• Double Unlock: Triple Unlock in this case. You must reach a certain skill level to unlock research for a game aspect. Then you have to spend time, money and research points to actually research it, THEN you have to build a brand new game engine and include the feature in it. Once you do all that, you can include that feature in your game. Luckily this sounds harder than it actually is.
  • Do Well, But Not Perfect: The Criteria used to judge your games is based on your last best 9.0 reviewed game. Innovate and improve TOO much and you will struggle to get good ratings with your future games. Where as if you improve yourself just a bit with each game, you can get back-to-back good reviews as your target score gradually climbs.
  • An Entrepreneur Is You
  • Fan Work: There is an in-game event where your lawyers say that a group of fans have produced a non-profit fan-game using assets from one of your older titles. You can either shut the fan game down or leave it alone. Can be seen as a Take That to companies who kill harmless fan games as leaving the fan game alone gives you more fans, who increase the sales of your games.
  • Game Mod: Version 1.4.5 onwards introduced the ability to mod the game (for adding new consoles and new genres among other things). However, the game still does not have Steam Workshop integration, and as such installing a mod can be a challenging task.
  • Guide Dang It: A common complaint as many of the calculations that determine your success or failure are done under the hood and hidden from the player, requireing a reference wiki if you want to fine-tune your play. That said, a guide is NOT required to make it through to the end using common-sense tactics and strategies.
    • The Steam release peeled back a large number of these requirements. Now, you have the ability to do a game report which, in addition to giving you research points, will also give you an idea of what works and what doesn't when it comes to the style of game you just created. So, for example, you can determine that Engine is extremely important for a Simulation game, or that Mature games sell well on PC. These hints are visible in subsequent games that you make, allowing you to tailor the development to a better game.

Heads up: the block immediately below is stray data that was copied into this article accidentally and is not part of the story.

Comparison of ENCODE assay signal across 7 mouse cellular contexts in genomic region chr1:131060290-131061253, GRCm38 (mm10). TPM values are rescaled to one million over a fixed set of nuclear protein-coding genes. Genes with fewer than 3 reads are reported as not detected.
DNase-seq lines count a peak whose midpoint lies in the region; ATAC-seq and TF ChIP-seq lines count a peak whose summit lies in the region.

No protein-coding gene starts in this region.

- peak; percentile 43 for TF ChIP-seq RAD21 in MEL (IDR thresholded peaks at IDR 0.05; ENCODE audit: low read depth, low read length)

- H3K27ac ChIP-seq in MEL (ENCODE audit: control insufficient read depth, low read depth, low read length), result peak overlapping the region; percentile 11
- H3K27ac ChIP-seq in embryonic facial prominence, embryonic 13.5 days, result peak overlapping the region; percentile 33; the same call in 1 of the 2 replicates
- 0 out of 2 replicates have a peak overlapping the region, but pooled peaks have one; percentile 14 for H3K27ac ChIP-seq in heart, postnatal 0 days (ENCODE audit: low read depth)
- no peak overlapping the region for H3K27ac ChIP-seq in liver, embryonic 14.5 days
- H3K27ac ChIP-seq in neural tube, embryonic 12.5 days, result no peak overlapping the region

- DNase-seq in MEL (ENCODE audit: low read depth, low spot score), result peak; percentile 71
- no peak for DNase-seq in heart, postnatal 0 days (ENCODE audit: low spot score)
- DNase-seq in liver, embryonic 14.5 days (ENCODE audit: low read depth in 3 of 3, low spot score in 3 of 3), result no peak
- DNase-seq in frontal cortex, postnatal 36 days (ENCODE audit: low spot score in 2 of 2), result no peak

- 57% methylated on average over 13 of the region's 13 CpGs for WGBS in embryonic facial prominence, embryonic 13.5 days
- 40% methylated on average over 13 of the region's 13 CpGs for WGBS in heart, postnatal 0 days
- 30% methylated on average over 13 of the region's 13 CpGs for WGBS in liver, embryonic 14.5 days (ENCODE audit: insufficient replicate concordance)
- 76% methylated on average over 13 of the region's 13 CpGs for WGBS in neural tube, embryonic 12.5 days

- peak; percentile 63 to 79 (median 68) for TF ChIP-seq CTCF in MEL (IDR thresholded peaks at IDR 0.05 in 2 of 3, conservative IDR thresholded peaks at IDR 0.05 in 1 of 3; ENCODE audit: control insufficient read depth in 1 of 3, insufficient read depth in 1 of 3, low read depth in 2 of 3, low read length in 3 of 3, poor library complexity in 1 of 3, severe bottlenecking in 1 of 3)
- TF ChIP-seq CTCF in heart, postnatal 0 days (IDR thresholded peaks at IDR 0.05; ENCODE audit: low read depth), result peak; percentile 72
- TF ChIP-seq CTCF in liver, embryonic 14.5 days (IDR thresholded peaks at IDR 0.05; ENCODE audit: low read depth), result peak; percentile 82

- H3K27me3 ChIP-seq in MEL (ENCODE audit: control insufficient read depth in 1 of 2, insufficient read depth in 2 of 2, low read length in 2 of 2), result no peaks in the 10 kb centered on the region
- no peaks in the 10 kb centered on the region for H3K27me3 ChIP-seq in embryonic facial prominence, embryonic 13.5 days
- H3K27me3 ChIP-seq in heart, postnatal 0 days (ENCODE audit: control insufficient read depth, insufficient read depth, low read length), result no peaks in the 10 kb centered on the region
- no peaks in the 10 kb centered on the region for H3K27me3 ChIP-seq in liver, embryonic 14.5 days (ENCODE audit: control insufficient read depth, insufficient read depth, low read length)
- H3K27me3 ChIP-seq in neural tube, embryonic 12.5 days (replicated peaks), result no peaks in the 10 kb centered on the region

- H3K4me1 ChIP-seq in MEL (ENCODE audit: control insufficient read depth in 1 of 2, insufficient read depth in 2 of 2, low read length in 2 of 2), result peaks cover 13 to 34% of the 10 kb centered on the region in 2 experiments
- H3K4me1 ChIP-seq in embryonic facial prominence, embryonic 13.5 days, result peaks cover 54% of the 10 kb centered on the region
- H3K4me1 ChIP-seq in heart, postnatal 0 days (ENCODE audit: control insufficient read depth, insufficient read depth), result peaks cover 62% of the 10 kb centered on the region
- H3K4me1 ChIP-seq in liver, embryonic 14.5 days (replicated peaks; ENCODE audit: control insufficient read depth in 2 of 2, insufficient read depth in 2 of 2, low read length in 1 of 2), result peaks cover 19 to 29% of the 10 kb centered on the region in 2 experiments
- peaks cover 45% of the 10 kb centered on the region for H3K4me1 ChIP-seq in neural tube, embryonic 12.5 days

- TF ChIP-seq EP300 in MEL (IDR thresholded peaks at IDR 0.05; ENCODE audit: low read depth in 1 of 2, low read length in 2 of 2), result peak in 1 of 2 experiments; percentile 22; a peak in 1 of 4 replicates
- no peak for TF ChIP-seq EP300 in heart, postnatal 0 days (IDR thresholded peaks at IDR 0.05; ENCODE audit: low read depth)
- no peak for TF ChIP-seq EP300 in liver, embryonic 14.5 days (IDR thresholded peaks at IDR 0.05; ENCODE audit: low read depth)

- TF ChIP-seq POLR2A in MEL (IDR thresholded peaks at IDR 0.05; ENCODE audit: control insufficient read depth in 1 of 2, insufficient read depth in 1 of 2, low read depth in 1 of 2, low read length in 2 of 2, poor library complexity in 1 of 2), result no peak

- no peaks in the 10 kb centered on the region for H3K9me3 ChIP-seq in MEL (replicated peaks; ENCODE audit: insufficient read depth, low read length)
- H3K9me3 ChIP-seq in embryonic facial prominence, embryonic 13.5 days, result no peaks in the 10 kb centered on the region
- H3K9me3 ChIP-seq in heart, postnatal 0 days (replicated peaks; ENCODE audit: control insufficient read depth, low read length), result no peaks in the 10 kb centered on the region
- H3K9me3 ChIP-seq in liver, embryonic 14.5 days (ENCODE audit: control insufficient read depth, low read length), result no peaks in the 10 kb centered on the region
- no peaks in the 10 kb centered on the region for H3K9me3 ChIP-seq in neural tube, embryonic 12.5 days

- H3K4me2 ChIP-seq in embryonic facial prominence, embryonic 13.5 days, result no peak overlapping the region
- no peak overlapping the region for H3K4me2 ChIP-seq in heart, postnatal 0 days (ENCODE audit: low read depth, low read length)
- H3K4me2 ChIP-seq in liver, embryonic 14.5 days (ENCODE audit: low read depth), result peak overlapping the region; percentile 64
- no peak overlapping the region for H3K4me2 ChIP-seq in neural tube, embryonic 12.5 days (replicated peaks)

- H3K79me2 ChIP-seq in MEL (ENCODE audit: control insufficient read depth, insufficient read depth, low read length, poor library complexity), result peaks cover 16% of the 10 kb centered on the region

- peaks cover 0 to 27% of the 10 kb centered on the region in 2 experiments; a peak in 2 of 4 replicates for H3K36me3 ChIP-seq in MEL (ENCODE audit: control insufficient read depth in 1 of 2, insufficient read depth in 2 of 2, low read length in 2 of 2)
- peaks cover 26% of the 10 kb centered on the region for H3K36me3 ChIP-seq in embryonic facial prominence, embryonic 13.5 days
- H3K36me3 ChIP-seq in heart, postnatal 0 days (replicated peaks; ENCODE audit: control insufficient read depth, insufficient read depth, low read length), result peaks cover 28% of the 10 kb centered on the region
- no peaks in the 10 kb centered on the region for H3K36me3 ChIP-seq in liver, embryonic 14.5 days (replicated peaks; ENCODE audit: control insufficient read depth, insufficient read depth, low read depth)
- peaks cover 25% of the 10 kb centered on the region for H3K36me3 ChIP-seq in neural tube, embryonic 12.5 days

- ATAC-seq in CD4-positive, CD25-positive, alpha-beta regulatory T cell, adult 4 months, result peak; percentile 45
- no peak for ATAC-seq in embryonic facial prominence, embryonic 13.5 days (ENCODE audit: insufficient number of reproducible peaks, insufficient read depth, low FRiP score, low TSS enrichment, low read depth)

• Indie Game: Greenheart Games is a small start-up comprised of only two brothers, so this definitely qualifies. You start out making games this way yourself in the early stages of the game.
  • Ironic Hell: See the second bullet Digital Piracy Is Evil above.
  • Isometric Projection
  • Just One More Turn: Can definitely have this effect. The game allows you to play beyond the 'end' (when your score is tallied), though no further story developments happen past that point.
  • Lightning Bruiser: The player character starts off with really good stats in speed, design, and tech. Your second-in-command (if you hire one) can grow into this, as your company matures.
  • Macrogame: Partial example. As you make games and develop game reports, you'll gather more information about how genres, audiences, platforms, and other factors interact—for example, you may learn that Sci-Fi/RPG is a good combination. This information will appear when you create further games, and in subsequent playthroughs (unless you choose the option to turn this off, so as not to have an unfair advantage). So you won't start off a new game with buckets of money, talent, or a shiny new office, but you can start with a load of valuable information about how to tailor your games that a "clean" new game wouldn't have.
  • Rated M for Money: Played with In-Universe. You can designate your games for young players, everyone or mature players. Making Mature games will give you a bonus to sales on some platforms, but a big penalty to sales on others. Invoked in that your very first mature game will get a little bonus hype simply because it is a mature game.
  • Recursive Reality: You get an achievement for making a game titled Game Dev Tycoon with a matching genre and subject, as well as another one for calling your company Greenheart Games.
  • Reviews Are The Gospel: invoked In-game example. Magazines review your games upon release, and can heavily sway its sales for better or worse. Once you've built up a large fanbase and have a strong production team, average scores don't hurt so much - but truly awful scores will always tank profits. However, when starting out, all your games will be considered mediocre, but that doesn't scare away gamers from your first attempt at a game.